Putting the power back into PowerPoint
Never mind “Death by PowerPoint”, according to new One Poll research of office workers commissioned by presentations experts, Future Present, it’s more likely to be “Asleep by PowerPoint” with 58% of office workers admitting that they have almost fallen asleep in a PowerPoint presentation during the last year alone.
Some 22% admitted it takes them less than 6 minutes to drift off during a PowerPoint presentation. By the 10 minute mark, 48% were thinking about something else and food topped the list (53%) followed by TV shows they wanted to watch later that evening (36%) as well as sex (31%) and relationships (38%).
It sounds like bad news for Microsoft’s most widely used presentation software, which claims to have 1.2 billion users worldwide, and it’s little wonder that the phrase, “Death by PowerPoint” has become lexicon in the modern day workplace.
According to Lyndon Nicholson, CEO of Future Present – an agency that works on thousands of PowerPoint slides a year including investment decks, sales pitches and TED Talks; “With the advent of smartphones, the human attention is getting shorter and shorter. Our research showed that astonishingly a quarter of your audience has already disengaged within 6 minutes of your PowerPoint slide show starting. If your presentation is a pitch to win work or funding; this means you’ve probably only just covered the background before you’ve lost your client or investor’s attention. The key is keeping people invested and that means creating real audience engagement.”
As part of Future Present’s ethos; which is to go beyond just simply the design of presentations and look at the tech, storytelling and dynamics of presenting, they recently added Susie Phillips-Baker, an organisational psychologist to the team.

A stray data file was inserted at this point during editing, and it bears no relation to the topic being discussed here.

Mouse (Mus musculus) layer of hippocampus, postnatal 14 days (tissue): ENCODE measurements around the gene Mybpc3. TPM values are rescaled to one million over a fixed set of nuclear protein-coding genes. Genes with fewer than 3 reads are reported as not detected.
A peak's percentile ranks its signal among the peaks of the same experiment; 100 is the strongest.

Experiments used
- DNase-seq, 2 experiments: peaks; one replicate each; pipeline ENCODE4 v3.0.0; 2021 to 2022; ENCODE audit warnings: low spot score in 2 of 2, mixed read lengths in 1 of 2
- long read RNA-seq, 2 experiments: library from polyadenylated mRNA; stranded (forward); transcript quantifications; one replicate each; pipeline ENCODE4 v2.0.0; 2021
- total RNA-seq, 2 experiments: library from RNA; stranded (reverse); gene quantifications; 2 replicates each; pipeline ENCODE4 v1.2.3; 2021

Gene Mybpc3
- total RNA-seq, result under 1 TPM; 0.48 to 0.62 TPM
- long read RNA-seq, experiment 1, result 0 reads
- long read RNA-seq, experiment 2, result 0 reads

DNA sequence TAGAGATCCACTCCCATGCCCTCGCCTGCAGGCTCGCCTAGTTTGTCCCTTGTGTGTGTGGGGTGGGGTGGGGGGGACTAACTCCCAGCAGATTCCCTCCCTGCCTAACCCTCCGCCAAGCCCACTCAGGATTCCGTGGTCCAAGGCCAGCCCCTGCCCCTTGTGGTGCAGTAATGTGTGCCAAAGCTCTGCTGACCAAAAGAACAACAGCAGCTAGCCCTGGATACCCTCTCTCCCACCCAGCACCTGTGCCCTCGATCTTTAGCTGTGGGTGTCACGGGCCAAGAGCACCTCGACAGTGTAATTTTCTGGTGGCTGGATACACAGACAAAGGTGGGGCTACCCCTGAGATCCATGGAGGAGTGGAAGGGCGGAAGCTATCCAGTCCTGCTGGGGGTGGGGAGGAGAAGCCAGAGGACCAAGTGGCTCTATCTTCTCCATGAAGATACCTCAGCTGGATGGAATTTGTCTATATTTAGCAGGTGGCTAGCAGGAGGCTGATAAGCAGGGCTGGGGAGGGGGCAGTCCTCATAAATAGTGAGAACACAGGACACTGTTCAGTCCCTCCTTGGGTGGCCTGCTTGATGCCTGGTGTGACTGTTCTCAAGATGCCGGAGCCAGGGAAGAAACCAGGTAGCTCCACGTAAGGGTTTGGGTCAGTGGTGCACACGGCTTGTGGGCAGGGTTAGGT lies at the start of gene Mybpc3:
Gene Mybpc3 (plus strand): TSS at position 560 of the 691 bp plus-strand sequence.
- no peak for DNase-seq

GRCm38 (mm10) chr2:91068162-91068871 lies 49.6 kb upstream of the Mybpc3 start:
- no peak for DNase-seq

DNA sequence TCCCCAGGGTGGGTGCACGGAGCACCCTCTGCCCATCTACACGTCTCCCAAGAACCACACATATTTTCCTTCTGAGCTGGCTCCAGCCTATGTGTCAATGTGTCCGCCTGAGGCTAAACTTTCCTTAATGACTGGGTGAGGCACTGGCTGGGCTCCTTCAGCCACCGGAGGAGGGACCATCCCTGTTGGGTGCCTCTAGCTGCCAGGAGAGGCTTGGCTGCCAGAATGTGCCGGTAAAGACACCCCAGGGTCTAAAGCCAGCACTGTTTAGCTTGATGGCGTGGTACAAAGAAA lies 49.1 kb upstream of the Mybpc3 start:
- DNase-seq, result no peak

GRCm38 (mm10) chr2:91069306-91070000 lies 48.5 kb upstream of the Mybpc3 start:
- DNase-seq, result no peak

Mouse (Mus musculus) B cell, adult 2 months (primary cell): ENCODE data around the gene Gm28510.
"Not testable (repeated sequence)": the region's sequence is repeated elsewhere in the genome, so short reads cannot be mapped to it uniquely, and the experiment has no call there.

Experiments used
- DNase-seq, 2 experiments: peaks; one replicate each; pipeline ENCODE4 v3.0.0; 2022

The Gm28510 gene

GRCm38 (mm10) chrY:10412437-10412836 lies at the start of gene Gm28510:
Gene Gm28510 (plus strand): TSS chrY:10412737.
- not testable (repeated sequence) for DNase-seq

“By following some simple cognitive communications principles you can significantly enhance the effectiveness of your presentations” says Phillips-Baker. “In doing so, you can play to the strengths of human information processing abilities and put your leaders and your organisation out in front.”
“You need to help your audience process and integrate information using their working memory. Taking in lots of visual and auditory information can place high demands on the working memory. By reducing the processing demands on the audience, we can essentially avoid the mind wandering or switching off.”
Lyndon Nicholson and the team at Future Present have worked with Susie Phillips-Baker to compile what they describe as their “lifebypowerpoint” hacks which they claim will radically improve the success of your next presentation:
- It’s not about you...
Most PowerPoint presentations start with background slides from the organisation presenting. Believe it or not, your audience is not interested in hearing about you. Given that the first 5 minutes are the most crucial, cut straight to demonstrating you understand them and their issues and discuss how you can help - then include your bio in your appendix. If they want to talk about you, it’s there to refer to later.
- Less is more